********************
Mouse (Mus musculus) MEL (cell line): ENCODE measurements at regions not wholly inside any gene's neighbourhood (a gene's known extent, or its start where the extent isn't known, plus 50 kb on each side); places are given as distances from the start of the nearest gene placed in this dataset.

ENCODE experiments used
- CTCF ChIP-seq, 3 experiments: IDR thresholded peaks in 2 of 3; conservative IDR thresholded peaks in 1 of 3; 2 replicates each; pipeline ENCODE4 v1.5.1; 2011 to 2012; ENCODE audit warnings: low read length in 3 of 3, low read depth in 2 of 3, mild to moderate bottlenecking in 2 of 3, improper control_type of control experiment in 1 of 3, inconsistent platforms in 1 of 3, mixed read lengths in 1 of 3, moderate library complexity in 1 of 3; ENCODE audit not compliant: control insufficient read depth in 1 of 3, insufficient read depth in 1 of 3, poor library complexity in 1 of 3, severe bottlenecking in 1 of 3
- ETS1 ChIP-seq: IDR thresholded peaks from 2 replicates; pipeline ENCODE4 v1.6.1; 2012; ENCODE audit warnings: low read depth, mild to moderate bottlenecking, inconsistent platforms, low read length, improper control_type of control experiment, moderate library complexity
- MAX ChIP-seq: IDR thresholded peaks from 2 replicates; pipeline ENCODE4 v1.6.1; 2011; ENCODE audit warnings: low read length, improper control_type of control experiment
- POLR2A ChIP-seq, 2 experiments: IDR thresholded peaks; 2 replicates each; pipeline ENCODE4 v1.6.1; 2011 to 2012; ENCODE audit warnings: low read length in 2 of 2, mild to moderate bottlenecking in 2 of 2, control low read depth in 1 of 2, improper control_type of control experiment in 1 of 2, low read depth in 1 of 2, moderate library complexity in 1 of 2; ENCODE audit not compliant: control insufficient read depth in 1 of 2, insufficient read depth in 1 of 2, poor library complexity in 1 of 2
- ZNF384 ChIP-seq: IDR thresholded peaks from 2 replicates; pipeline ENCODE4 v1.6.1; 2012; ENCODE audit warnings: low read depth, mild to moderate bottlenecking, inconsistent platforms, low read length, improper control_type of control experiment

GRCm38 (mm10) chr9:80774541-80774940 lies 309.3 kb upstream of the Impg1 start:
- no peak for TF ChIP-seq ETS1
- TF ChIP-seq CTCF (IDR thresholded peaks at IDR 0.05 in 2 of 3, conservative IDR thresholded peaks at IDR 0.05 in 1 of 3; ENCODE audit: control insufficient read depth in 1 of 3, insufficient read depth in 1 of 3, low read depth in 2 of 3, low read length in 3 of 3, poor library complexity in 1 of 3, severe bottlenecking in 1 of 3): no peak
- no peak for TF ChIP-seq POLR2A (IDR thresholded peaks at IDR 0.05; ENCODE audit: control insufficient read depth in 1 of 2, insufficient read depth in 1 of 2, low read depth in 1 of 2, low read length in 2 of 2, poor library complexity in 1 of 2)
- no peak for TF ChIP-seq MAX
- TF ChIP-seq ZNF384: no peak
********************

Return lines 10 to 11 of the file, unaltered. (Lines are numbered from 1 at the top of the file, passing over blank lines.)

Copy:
- TF ChIP-seq CTCF (IDR thresholded peaks at IDR 0.05 in 2 of 3, conservative IDR thresholded peaks at IDR 0.05 in 1 of 3; ENCODE audit: control insufficient read depth in 1 of 3, insufficient read depth in 1 of 3, low read depth in 2 of 3, low read length in 3 of 3, poor library complexity in 1 of 3, severe bottlenecking in 1 of 3): no peak
- no peak for TF ChIP-seq POLR2A (IDR thresholded peaks at IDR 0.05; ENCODE audit: control insufficient read depth in 1 of 2, insufficient read depth in 1 of 2, low read depth in 1 of 2, low read length in 2 of 2, poor library complexity in 1 of 2)